Imagine having tender and flavorful beef ready to serve in an instant, without the hassle of defrosting or worrying about spoilage during a power outage. Canning beef offers a simple and effective way to preserve meat while creating delicious, shelf-stable meals. In this comprehensive guide, we will explore various methods of canning beef, including cubes, ground crumbles, formed hamburgers, and meat stock.
When it comes to stocking up on beef, buying in bulk is a cost-effective option. Purchasing a half cow share provides an abundance of meat but can strain freezer space. Canning beef not only saves precious freezer real estate but also ensures that you have ready-to-eat meals on hand for busy weeknights or emergency situations. It’s a win-win!
Canning beef involves pressure cooking the meat in jars, resulting in tender and flavorful meat that’s already cooked and waiting to be enjoyed. The process is similar to canning other types of meat like pork, lamb, venison, moose, or even bear. So, let’s dive into the different methods of canning beef.
Canning Beef Chunks
Chunks of beef, whether strips, cubes, or small steaks or roasts, are the traditional choice for canning beef. You have two options: raw pack or hot pack.
Raw pack involves simply packing the chunks of meat into jars without adding any liquid. The meat releases its own juices during the cooking process. However, modern lean beef cuts may not release as much liquid as older beef cuts, resulting in a “boiled” consistency. To raw pack, chop the meat as desired and pack it into jars, leaving a 1-inch headspace.
For a better-quality result, consider hot pack. In this method, brown the beef chunks before loading them into jars. Browning helps retain the shape and adds flavor and texture to the canned beef. Simply brown the meat on all sides in a hot skillet without fully cooking it through. Fill the jars with the browned beef chunks and top them with boiling liquid (such as water, broth, or tomato juice), leaving a 1-inch headspace.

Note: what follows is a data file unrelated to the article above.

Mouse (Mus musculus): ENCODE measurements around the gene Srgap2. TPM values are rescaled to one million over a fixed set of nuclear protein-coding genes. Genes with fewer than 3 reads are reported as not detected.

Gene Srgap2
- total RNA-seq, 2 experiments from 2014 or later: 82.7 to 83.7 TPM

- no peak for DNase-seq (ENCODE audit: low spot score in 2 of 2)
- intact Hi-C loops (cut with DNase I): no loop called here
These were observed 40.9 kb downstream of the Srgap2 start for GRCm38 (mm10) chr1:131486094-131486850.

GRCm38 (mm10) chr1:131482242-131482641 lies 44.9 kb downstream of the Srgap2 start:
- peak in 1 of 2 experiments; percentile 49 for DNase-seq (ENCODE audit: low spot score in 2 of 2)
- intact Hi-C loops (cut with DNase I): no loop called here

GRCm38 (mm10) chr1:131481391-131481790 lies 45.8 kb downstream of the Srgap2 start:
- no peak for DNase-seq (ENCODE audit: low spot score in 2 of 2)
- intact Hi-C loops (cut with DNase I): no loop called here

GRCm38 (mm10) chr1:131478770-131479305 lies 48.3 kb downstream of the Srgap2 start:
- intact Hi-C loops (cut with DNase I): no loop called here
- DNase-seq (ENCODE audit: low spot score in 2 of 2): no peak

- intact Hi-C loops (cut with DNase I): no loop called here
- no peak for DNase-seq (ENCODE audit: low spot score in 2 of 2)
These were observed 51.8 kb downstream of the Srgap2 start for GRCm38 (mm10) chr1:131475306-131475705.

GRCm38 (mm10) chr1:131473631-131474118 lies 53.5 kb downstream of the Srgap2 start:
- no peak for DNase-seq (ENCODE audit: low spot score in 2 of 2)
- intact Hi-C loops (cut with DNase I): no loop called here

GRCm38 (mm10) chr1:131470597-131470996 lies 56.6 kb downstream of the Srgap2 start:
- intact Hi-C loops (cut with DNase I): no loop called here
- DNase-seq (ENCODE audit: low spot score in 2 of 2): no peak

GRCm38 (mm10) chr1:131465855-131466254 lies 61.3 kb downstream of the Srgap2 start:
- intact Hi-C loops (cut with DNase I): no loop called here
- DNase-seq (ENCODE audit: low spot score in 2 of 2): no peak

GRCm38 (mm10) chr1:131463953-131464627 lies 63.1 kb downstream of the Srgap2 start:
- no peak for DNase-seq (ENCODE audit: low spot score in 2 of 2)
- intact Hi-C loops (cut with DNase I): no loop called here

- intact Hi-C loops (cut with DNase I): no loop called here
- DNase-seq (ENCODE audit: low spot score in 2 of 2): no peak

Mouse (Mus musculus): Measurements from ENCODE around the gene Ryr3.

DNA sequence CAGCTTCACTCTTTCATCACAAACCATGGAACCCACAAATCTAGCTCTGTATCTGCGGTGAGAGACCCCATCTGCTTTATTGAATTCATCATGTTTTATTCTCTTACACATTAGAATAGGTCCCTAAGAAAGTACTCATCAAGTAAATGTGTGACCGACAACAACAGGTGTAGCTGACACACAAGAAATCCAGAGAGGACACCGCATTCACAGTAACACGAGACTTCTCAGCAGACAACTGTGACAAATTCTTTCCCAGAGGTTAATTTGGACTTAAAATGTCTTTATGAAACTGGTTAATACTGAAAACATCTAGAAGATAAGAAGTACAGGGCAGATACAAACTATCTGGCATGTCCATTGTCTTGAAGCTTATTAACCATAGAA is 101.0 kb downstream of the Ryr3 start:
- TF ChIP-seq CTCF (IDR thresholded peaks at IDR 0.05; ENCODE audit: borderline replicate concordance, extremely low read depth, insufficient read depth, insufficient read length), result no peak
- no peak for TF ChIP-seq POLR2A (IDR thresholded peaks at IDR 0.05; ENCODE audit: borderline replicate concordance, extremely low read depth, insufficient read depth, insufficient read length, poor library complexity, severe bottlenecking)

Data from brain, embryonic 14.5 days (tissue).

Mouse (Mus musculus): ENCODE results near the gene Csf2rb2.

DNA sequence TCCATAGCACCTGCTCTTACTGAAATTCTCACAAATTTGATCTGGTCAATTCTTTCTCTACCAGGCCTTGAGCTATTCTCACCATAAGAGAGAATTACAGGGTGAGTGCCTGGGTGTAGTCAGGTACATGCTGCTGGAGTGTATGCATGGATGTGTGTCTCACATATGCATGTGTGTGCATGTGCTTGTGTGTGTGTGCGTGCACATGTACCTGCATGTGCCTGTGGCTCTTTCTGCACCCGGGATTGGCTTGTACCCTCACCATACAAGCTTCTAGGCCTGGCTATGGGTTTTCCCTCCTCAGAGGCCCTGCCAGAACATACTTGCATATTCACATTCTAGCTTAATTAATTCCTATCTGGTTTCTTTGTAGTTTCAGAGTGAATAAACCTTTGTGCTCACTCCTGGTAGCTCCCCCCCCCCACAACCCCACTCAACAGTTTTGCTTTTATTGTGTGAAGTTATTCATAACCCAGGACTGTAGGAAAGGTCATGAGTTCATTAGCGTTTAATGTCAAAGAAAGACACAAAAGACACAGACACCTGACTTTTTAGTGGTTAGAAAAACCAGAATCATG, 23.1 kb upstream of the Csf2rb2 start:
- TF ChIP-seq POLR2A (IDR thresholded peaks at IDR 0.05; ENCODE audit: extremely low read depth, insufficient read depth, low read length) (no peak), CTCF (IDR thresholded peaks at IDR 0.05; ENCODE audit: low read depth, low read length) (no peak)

Regardless of whether you choose raw pack or hot pack, the pressure canning instructions remain mostly the same. Preheat the pressure canner while warming the water in the bottom of the canner to the appropriate temperature. Then load the canner, following the manufacturer’s instructions, and process the jars for the recommended time.
Canning Ground Beef
Canning ground beef crumbles or whole hamburgers follows a similar process to canning beef chunks.
Ground Beef Crumbles
Begin by browning the ground beef crumbles in a skillet. Drain any excess fat and pack the cooked crumbles into jars, leaving a 1-inch headspace. You can season the meat with salt, pepper, and spices of your choice before canning. However, certain spices may not can well or become overpowering after pressure canning. It is safer to season the meat at serving time.
Canning Hamburger Patties
Surprisingly, you can even can whole hamburger patties. Season the meat before forming the patties, ensuring not to include any binders like egg, breadcrumbs, or starch. Shape the patties tightly and brown them on both sides in a skillet. Then pack the burgers into jars, leaving a 1-inch headspace.
Load the jars into a preheated pressure canner and process them according to the manufacturer’s instructions. The cooking times for ground beef and hamburger patties are the same as for beef chunks.
Canning Beef Broth
To enhance the flavor of canned beef and prevent the meat’s flavors from seeping into the liquid, it’s recommended to can beef broth instead of water. Making your own beef broth adds an extra step in the canning process but is worth the effort. Simmer roasted beef bones and meat scraps in a stockpot for several hours, then strain the broth.
Once you have the beef broth ready, reheat it to boiling and fill canning jars with the hot broth, leaving a 1-inch headspace. Process the jars in a pressure canner according to the recommended times and pressures for beef broth.
Canning beef opens up a world of possibilities for creating convenient, shelf-stable meals. Whether you choose to can beef chunks, ground beef crumbles, or even whole hamburger patties, the process is simple and rewarding. By following safe canning practices and adjusting processing times according to your altitude, you can enjoy homemade beef dishes all year round.
Remember, for more inspiration, you can try canning beef chili, beef stew, or even mincemeat pie filling. The options are endless.
To get started on your beef canning journey, visit Rowdy Hog Smokin BBQ for more information and helpful resources.